MS: Africa Needs Best Practices Forum

 
 
By Peter Galli  |  Posted 2007-06-07 Email Print this article Print
 
 
 
 
 
 
 

Microsoft and local partners sponsor an IT forum to help Africa leap forward in technology.

OUAGADOUGOU, Burkina Faso—Microsoft has signed a strategic partnership agreement with the government of this West African nation to invest in building its Information and Communication Technology capacities, and to support broader e-government initiatives to strengthen Burkina Fasos knowledge-driven economy. To that end, Microsoft and local partners launched the ICT Best Practices Forum - West and Central Africa here June 7, with the ambitious goal of bringing together governments, donors and experts from across Africa to share specific experiences of technology solutions in education, agriculture, health care and governmental operations.
Blaise Compaoré, president of Burkina Faso, noted that developing nations desperately need to quicken the pace of technology adoption.
"In the face of the digital divide that threatens to increase the marginalization of developing countries, we must step up the introduction of electronic communication infrastructures to seize the opportunities offered by new technologies," he said. "I would like this forum to be an occasion for African governments, their advisory institutions and ICT experts to share their experiences, so that we can build an inclusive information society to serve the sustainable development of our countries," Compaoré said.
Microsoft and other ICT sponsors, including the African Development Bank and UNECA (United Nations Economic Commission for Africa), said they expect this forum to become a model on which other African nations can build. To read more about the obstacles that abound in the quest to "connect Africa," click here. Abdoulie Janneh, executive secretary of UNECA, said that "by showcasing ICT at work through the forum, we can help West and Central African countries and stakeholders [hold] dialogue, brainstorm and learn how to practically accelerate socioeconomic development." Cheick Modibo Diarra, Microsoft chairman for Africa, said that a couple of years ago, some of Africas leading thinkers, politicians, scientists and entrepreneurs had started to talk about ways of accelerating development there. "We said, What if we shared real examples of the great strides taken in education, agriculture, finance, science and e-government, and created a forum to share best practices? We said, What if we brought heads of state, decision makers, international donors, civil society [and] technology experts, and business strategists together in one place, at one time, for that forum? … And we said, What if we identified which of those best practices could be replicated in our countries, and made that forum about action, not talk?" he told forum attendees. "Well, today we are here, at that very forum. And I promise, we are going to make it work," he said. Click here to read Microsoft Watch blogger Joe Wilcoxs perspective on Microsofts Unlimited Potential program in Africa. As he traveled around the continent, Diarra said, he was struck by the vision that many Africans shared of a vibrant, productive, competitive Africa at peace with itself, whose people were healthy, educated and mindful of their environment. "This shared vision is, despite what some may say, not beyond our reach. And it is forums like this, people like us and the actions that we take that will help make this vision a reality," he said. Check out eWEEK.coms for the latest news in desktop and notebook computing.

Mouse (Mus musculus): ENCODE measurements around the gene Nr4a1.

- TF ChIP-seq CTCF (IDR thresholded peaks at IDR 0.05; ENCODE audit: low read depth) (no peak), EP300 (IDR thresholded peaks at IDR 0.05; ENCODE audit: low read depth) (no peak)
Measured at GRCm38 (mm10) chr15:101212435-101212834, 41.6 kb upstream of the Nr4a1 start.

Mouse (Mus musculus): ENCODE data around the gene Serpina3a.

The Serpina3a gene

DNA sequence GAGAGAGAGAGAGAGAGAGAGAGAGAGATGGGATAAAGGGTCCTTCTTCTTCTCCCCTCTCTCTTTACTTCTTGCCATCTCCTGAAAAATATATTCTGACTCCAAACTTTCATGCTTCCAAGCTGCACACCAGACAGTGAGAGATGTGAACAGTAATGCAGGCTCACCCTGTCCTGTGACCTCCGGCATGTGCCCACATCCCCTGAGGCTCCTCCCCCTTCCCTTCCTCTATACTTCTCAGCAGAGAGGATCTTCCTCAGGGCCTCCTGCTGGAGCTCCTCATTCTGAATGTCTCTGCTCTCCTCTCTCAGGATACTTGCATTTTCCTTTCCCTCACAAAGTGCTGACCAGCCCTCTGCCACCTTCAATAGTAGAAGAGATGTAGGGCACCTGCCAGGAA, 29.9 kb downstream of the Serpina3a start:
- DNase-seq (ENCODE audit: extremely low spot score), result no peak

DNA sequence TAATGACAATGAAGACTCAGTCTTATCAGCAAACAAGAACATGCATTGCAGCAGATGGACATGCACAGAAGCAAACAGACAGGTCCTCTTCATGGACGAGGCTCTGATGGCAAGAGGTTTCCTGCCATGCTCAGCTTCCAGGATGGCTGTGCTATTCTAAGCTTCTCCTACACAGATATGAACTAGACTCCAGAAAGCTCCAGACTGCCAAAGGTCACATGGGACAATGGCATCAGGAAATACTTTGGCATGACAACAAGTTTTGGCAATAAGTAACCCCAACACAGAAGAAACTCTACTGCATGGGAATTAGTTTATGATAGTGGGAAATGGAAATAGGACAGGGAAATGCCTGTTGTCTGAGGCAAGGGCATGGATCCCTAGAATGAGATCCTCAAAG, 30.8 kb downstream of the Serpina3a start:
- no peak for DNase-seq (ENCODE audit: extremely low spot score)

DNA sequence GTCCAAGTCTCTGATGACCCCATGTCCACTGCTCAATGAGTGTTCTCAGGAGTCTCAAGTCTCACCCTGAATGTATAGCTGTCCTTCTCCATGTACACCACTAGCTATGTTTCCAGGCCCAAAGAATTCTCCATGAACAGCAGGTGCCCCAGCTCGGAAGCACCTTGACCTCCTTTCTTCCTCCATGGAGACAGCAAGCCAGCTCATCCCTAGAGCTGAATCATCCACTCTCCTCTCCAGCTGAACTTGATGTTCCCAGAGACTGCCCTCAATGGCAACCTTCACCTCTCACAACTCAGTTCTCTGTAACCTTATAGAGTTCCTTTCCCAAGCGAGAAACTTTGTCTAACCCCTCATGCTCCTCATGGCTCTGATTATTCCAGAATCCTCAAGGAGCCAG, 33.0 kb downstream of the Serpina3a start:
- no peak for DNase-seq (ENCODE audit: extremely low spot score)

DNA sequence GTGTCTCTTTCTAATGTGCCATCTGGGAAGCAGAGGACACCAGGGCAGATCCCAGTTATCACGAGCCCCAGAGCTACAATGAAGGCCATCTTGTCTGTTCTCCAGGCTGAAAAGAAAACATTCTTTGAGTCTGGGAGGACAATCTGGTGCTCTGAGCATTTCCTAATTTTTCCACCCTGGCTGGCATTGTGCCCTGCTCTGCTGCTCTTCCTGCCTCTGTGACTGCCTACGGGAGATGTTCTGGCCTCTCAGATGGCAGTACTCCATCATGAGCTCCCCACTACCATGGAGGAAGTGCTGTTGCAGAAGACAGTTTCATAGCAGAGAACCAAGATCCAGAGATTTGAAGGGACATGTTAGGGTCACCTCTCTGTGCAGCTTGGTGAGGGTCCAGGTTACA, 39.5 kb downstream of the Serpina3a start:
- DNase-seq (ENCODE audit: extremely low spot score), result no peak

Peter Galli has been a financial/technology reporter for 12 years at leading publications in South Africa, the UK and the US. He has been Investment Editor of South Africa's Business Day Newspaper, the sister publication of the Financial Times of London.

He was also Group Financial Communications Manager for First National Bank, the second largest banking group in South Africa before moving on to become Executive News Editor of Business Report, the largest daily financial newspaper in South Africa, owned by the global Independent Newspapers group.

He was responsible for a national reporting team of 20 based in four bureaus. He also edited and contributed to its weekly technology page, and launched a financial and technology radio service supplying daily news bulletins to the national broadcaster, the South African Broadcasting Corporation, which were then distributed to some 50 radio stations across the country.

He was then transferred to San Francisco as Business Report's U.S. Correspondent to cover Silicon Valley, trade and finance between the US, Europe and emerging markets like South Africa. After serving that role for more than two years, he joined eWeek as a Senior Editor, covering software platforms in August 2000.

He has comprehensively covered Microsoft and its Windows and .Net platforms, as well as the many legal challenges it has faced. He has also focused on Sun Microsystems and its Solaris operating environment, Java and Unix offerings. He covers developments in the open source community, particularly around the Linux kernel and the effects it will have on the enterprise.

He has written extensively about new products for the Linux and Unix platforms, the development of open standards and critically looked at the potential Linux has to offer an alternative operating system and platform to Windows, .Net and Unix-based solutions like Solaris.

His interviews with senior industry executives include Microsoft CEO Steve Ballmer, Linus Torvalds, the original developer of the Linux operating system, Sun CEO Scot McNealy, and Bill Zeitler, a senior vice president at IBM.

For numerous examples of his writing you can search under his name at the eWEEK Website at www.eweek.com.

 
 
 
 
 
 
 

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